Review

Nature Reviews Molecular Cell Biology 13, 489-498 (August 2012) | doi:10.1038/nrm3392

New lives for old: evolution of pseudoenzyme function illustrated by iRhoms

Colin Adrain1 & Matthew Freeman1  About the authors

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Large-scale sequencing of genomes has revealed that most enzyme families include inactive homologues. These pseudoenzymes are often well conserved, implying a selective pressure to retain them during evolution, and therefore that they have significant function. Mechanistic insights and evolutionary lessons are now emerging from the study of a broad range of such 'dead' enzymes. The recently discovered iRhoms — inactive homologues of rhomboid proteases — have joined derlins and other members of the rhomboid-like clan in regulating the fate of proteins as they pass through the secretory pathway. There is a strong case that dead enzymes, which have been rather overlooked, may be a rich source of biological regulators.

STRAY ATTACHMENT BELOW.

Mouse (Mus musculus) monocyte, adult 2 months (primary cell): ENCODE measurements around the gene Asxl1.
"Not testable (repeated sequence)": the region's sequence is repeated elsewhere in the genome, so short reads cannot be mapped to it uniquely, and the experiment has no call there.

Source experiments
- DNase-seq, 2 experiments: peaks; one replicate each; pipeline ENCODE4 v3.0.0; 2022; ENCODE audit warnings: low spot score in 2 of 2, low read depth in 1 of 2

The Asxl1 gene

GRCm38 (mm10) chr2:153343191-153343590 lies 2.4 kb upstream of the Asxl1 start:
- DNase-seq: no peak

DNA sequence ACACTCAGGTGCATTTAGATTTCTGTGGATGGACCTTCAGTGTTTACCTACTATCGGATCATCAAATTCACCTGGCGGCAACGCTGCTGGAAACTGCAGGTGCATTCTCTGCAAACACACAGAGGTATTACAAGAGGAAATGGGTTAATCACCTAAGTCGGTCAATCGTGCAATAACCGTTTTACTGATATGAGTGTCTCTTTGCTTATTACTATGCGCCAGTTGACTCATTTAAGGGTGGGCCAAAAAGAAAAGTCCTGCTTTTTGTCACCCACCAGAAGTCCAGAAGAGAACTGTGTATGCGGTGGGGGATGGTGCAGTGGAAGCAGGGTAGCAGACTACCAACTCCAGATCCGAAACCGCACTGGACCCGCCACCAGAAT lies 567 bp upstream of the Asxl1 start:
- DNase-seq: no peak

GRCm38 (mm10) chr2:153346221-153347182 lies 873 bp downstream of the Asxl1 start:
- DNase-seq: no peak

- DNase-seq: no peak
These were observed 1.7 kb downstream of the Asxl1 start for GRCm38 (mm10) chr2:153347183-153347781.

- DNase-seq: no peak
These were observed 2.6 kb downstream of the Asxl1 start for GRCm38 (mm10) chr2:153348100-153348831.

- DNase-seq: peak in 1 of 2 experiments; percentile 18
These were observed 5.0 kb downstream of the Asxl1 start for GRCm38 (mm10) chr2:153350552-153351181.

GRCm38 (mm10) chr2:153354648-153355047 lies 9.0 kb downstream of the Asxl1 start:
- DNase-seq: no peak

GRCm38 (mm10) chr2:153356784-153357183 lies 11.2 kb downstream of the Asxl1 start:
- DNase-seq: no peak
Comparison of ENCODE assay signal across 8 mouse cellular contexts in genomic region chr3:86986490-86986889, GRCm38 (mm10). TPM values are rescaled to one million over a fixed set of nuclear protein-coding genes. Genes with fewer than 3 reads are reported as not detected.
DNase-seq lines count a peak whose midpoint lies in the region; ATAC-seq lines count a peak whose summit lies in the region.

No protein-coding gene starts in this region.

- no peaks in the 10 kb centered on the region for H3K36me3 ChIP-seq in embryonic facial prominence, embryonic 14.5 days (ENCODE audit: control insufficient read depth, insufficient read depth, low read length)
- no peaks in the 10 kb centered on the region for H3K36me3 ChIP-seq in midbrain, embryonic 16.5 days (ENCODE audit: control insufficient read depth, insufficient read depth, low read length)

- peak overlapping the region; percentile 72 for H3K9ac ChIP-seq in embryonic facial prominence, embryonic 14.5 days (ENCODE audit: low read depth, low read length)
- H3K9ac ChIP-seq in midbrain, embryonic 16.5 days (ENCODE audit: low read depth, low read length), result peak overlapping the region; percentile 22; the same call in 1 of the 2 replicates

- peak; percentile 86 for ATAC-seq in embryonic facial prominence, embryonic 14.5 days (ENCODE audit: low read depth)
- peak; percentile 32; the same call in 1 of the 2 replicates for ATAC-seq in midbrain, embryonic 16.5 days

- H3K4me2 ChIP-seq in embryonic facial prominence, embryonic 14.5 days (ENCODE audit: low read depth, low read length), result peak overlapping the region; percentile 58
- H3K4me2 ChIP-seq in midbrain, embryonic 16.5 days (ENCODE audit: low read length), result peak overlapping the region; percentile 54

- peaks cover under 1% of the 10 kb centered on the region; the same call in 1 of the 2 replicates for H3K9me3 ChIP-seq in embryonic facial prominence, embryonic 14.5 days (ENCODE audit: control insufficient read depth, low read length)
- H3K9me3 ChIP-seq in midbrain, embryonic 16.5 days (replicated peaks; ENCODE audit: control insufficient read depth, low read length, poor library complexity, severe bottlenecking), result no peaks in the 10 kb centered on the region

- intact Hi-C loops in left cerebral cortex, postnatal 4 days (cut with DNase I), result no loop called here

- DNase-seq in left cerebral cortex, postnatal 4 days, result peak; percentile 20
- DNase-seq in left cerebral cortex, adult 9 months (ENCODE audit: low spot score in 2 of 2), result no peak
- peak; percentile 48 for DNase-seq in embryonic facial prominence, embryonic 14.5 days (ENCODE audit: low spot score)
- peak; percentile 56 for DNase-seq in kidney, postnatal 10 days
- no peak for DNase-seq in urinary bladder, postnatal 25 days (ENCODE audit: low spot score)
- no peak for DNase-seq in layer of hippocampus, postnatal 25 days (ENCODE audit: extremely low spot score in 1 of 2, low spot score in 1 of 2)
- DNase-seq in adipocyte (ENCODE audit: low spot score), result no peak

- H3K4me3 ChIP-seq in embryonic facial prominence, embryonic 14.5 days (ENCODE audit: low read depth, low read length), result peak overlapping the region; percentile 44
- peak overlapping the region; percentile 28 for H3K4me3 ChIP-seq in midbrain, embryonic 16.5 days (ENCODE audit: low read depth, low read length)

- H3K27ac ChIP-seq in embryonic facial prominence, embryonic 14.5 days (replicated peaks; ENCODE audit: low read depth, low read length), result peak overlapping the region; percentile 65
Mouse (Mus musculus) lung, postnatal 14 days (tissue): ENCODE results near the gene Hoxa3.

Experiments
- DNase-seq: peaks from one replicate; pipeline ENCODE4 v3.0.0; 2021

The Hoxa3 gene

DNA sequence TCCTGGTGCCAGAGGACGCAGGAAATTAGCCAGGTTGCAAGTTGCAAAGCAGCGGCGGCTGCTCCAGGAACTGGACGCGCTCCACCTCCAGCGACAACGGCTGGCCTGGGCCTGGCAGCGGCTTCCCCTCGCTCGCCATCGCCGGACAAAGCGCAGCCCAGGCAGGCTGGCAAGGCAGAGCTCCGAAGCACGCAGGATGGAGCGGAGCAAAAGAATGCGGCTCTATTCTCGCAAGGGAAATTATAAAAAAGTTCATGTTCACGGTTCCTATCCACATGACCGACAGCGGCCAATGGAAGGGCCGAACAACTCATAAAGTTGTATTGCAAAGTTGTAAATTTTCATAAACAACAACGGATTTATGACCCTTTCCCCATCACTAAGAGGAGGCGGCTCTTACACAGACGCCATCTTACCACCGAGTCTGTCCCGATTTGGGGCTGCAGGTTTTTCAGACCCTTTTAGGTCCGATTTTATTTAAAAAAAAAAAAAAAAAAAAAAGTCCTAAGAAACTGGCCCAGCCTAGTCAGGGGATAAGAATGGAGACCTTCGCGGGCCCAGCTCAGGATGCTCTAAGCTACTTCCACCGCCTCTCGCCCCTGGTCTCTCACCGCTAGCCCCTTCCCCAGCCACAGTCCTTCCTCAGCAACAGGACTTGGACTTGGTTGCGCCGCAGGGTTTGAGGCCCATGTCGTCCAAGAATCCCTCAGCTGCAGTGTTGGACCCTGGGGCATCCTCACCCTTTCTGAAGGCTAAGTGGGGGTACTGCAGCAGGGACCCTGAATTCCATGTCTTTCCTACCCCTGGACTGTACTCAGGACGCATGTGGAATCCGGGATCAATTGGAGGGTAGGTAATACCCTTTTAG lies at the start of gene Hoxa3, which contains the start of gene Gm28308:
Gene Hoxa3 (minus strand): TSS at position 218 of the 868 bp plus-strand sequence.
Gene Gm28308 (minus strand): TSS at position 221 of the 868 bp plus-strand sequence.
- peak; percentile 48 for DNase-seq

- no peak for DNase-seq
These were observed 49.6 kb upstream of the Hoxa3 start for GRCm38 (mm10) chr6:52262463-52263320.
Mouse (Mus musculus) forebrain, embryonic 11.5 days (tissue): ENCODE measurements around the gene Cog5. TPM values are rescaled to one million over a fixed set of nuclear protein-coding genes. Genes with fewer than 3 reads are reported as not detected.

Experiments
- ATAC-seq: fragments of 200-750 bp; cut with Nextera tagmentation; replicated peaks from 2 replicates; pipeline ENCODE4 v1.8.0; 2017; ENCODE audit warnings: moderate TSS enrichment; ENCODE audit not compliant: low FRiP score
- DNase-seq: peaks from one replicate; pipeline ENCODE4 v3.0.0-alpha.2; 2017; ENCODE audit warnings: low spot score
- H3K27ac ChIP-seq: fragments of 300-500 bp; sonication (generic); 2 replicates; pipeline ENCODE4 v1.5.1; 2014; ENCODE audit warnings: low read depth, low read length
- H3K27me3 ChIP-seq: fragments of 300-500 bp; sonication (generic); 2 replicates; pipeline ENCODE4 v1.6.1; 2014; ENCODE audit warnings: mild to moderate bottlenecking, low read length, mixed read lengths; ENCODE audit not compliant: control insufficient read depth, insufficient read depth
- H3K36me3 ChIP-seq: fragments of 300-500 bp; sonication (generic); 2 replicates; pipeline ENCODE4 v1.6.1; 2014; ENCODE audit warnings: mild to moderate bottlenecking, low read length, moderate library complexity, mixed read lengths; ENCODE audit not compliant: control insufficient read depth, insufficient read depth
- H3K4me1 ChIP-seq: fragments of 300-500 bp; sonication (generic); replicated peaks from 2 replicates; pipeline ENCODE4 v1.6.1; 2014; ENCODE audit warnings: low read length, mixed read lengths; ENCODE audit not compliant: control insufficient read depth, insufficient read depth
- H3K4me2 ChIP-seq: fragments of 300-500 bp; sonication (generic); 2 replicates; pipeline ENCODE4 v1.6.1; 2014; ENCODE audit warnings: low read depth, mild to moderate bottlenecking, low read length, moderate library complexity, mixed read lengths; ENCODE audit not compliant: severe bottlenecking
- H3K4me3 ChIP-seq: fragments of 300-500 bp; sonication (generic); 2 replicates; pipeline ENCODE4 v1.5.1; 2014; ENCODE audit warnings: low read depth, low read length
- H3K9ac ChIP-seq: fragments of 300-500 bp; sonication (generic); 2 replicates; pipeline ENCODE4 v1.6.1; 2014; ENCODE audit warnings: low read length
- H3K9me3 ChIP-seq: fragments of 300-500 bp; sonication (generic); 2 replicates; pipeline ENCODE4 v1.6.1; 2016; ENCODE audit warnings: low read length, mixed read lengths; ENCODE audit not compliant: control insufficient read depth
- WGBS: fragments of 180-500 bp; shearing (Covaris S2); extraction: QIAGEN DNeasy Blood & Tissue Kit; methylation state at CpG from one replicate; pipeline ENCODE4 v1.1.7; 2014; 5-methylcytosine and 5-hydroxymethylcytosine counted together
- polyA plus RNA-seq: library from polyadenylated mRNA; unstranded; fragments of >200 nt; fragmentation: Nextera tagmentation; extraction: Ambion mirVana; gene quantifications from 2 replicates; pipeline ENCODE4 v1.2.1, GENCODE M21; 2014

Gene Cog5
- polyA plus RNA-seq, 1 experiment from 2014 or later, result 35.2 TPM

Author affiliations

  1. Medical Research Council Laboratory of Molecular Biology, Hills Road, Cambridge CB2 0QH, UK.

Correspondence to: Matthew Freeman1 Email: MF1@mrc-lmb.cam.ac.uk

Published online 11 July 2012